Sunday, December 23, 2007

Parashas Vayigash

The parashah begins with Yehudah approaching Yosef to plead that he be accepted as a substitute for Binyamin who had been arrested for theft. Ramban questions why the Torah finds it necessary to recount the details of Yehudah’s retelling of a story that had already appeared in parashas Miketz and suggests that Yehudah was attempting to somehow arouse compassion in Yosef so that he might agree to the substitution. The Targum Yerushalmi gives us a different spin on Yehudah’s monologue suggesting that Yehudah was threatening Yosef and retold the story to impress upon the Egyptian viceroy just how far he was prepared to take things to protect his brother.

I would like to suggest a third approach, based on what we quoted from Reb Tzaddok ha-Kohen and the Netziv regarding the confrontation between Yosef and Yehudah and the long term implications vis-a-vis the leadership of klal Yisrael. As we noted previously, Yosef suspected that his brothers were not always consistent in their beliefs about hashgachah pratis and its application to them. A life based on a relationship that transcends nature demands much more from the practitioner than a lifestyle based on a hashgachah klalis relationship; i.e., the more direct G-d’s intervention, the more that is expected of you. Much of Yosef’s criticism that he had brought to his father’s attention was based on his perception that the brothers were not as “frum” as they should be given the way that they interpreted their relationship to Hashem - an allegation that they resented and for which they bore him great animosity.

As we have seen, Yehudah had convinced his brothers to throw Yosef into the pit precisely to teach him that they were living under hashgachah klalis and we can assume that given the linked chain of events that brought Yosef to power in Egypt, he had gotten the message.

Concurrently, Yosef decided to test his brothers appreciation of hashgachah pratis through a series of linked events. How would they interpret that having being sent to Egypt for food they had been singled out to meet with the viceroy, accused of being spies, watched helplessly as Shimon - the most volatile of them - was separated from them, were seated at the royal table according to their ages which they had not revealed, were questioned relentlessly about their father, were ordered to bring their little brother or nothing would be sold to them and then witnessed the set-up of arresting Binyamin? Would they maintain that this was happenstance or hashgachah pratis? And if they saw it as hasgachah pratis, would they make the connection to the fact that they had sold Yosef into slavery? We might assume that Yosef was prepared to relinquish sovereignty to Yehudah; i.e., admit that Yehudah’s approach was correct. However, he was only prepared to do so if Yehudah was consistent in this belief and accepted the ramifications. He therefore waited to see, how Yehudah would react.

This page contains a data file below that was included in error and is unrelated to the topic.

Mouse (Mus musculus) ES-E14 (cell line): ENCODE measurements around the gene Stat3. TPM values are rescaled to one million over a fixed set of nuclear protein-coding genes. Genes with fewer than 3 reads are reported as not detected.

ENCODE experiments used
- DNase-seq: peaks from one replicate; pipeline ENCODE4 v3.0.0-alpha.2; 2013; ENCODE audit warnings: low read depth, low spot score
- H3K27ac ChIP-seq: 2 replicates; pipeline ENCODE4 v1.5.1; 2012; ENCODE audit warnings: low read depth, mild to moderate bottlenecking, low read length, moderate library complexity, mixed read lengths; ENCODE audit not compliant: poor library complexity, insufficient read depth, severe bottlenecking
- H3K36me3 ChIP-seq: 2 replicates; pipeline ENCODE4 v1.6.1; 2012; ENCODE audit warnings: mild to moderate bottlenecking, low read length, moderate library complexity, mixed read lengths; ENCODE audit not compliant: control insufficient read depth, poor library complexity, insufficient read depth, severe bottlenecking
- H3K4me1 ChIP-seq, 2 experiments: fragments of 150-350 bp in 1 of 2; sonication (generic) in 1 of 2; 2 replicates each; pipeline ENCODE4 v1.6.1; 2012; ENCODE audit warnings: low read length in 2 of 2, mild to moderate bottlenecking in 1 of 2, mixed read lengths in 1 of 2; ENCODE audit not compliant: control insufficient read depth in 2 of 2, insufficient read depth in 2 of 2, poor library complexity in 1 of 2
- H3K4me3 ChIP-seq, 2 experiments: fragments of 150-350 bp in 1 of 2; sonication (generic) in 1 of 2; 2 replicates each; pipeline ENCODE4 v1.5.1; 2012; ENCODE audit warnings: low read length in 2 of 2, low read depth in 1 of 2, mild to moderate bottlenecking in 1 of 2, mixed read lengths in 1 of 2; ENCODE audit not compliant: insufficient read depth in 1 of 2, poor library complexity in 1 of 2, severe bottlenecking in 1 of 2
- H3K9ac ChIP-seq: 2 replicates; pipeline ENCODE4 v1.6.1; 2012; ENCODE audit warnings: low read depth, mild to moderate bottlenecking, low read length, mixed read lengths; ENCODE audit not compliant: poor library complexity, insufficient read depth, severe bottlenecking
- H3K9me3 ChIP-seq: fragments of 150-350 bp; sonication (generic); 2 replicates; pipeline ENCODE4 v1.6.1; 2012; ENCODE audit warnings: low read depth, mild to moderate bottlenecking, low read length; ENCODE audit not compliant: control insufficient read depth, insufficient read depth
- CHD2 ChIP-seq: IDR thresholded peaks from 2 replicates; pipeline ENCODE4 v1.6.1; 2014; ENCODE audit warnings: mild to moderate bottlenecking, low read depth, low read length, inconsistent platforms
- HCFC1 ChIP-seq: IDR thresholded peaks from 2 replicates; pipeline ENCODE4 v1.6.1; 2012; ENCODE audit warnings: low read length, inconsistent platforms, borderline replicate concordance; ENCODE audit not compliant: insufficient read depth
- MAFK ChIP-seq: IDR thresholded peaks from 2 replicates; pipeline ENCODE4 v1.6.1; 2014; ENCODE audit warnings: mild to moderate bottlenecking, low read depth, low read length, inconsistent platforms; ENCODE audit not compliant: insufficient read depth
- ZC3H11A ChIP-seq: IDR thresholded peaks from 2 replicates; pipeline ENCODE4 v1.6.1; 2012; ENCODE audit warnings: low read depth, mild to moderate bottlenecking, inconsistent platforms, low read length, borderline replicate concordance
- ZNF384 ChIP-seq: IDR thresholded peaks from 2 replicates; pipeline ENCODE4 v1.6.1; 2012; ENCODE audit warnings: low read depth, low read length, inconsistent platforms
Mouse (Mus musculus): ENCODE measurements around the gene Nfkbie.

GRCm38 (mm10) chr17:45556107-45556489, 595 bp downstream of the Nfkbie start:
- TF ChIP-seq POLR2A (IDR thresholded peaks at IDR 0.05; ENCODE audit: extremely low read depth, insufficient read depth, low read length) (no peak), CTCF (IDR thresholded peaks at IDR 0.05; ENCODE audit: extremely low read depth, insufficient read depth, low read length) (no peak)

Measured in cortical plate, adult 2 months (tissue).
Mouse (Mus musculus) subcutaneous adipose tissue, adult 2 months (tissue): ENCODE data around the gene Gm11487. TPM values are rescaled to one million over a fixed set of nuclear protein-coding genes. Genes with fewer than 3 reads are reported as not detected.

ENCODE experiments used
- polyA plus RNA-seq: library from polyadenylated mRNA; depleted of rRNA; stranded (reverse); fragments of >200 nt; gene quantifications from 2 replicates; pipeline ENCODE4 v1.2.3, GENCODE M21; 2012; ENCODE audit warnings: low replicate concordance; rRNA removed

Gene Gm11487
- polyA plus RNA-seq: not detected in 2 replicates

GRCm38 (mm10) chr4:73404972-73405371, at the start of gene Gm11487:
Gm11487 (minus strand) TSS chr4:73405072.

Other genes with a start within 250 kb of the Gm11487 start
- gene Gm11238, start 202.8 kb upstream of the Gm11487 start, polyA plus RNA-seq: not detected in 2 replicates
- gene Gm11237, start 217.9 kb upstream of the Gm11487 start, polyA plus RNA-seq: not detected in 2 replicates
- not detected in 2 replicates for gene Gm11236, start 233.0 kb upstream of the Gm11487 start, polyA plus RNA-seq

It would seem that Yehudah understood that this was a test even if he did not know that it was being administered by Yosef. In parashas Miketz the brothers already give voice to the link between the events that are transpiring and the sale of Yosef and their lack of mercy. Perhaps we can view Yehudah’s long opening monologue as a sort of vidui - which requires him to not only have remorse but also to recount his sins. In parashas Miketz he had only obliquely mentioned that there had once been another brother, here he specifically mentions the anguish of his father of losing both of the sons born to his favored wife, an exceedingly hard statement for yehudah to make to a stranger. But when he does so, Yosef sees that he is sincere and can therefore reveal himself to his brothers.

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